Most investors have some of their portfolio in cash. It makes a lot of sense to have flexibility. If there’s a market crash you can probably…
Most investors have some of their portfolio in cash. It makes a lot of sense to have flexibility. If there’s a market crash you can probably buy your favourite investments much cheaper. Or perhaps there’s a need for cash you weren’t expecting. And you’ve got some.
The proportion held as cash varies enormously from one person to another….for some it’s 5%, for others it’s well over 50%.
But that’s not point.
Cash is normally held in a bank. In the UK £85,000 of this is insured. Re-assuring. Not so re-assuring could be what £85,000 would be worth if the bank went bust and you had to claim on that insurance.
Whilst cash is cash….it’s also a currency play. You may not think about it like that….but that’s what it is. If you hold your cash in a currency that depreciates, then when you come to spend it…the chances are your purchasing power will be less. At least over the longer term.
Let me be clear here. If you choose to hold some of your cash in gold, you would be taking a risk on the gold price. Just like you would be taking a risk on a currency movement. But you can convert gold into any currency you want. If the currency you’re in takes a real bath…that may be difficult….at least at the exchange rate you want.
The difference between gold and cash is that gold has no counter party risk. It doesn’t matter who is running the Treasury, or how much faith the public has in the currency. Gold is intrinsically valuable because of its scarcity, durability and desirability.
Cash on the other hand, does carry counter party risk. The Treasury could choose to invalidate all notes above a certain denomination – for example on 8th November 2016, Indian Prime Minister Narendra Modi announced that high value currency notes would be withdrawn from the financial system overnight.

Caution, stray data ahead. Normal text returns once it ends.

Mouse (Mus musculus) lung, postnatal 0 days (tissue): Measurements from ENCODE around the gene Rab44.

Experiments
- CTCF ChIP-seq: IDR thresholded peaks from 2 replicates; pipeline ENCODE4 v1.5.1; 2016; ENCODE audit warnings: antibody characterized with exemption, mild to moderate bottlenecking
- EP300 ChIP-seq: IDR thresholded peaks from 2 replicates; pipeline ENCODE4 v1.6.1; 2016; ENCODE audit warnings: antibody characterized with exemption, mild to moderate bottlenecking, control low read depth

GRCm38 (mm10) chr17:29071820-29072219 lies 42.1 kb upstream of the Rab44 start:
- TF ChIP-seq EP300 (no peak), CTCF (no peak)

Which brings me on to gold. Take a look at this table below.
As you can see, with the notable exception of 2013, holding at least some of your cash in gold could have worked out well.
Now I appreciate there are some storage costs. These vary but assuming around 0.65% plus VAT of the value of your gold is not a bad benchmark – but what I like about this strategy is that providing the gold price holds up, not only might you be able to protect your purchasing power when you convert it back into cash, but given it’s such a global asset, there’s likely to be many different currencies you can convert your gold into.
In short, it’s a diversifier.
What I like about gold is you can’t print it. Right now, there’s a lot of printing going on.
Which brings me on to my final graph.
What is M2?
M2 includes all elements of M1 as well as “near money.” M1 includes cash and checking deposits, while “near money” refers to savings deposits, money market securities, mutual funds, and other time deposits – which are less liquid than M1 but can normally be converted into cash relatively easily.
And my point.
As I’ve said, given I’m expecting more money to be printed, then it’s not unreasonable to expect the gold price to go up. If that happens, then holding at least some of your cash in gold…may be a smart move.
Simon Popple is the Author of the Brookville Capital Intelligence Report – further information about this weekly report can be found at www.brookvillecapital.com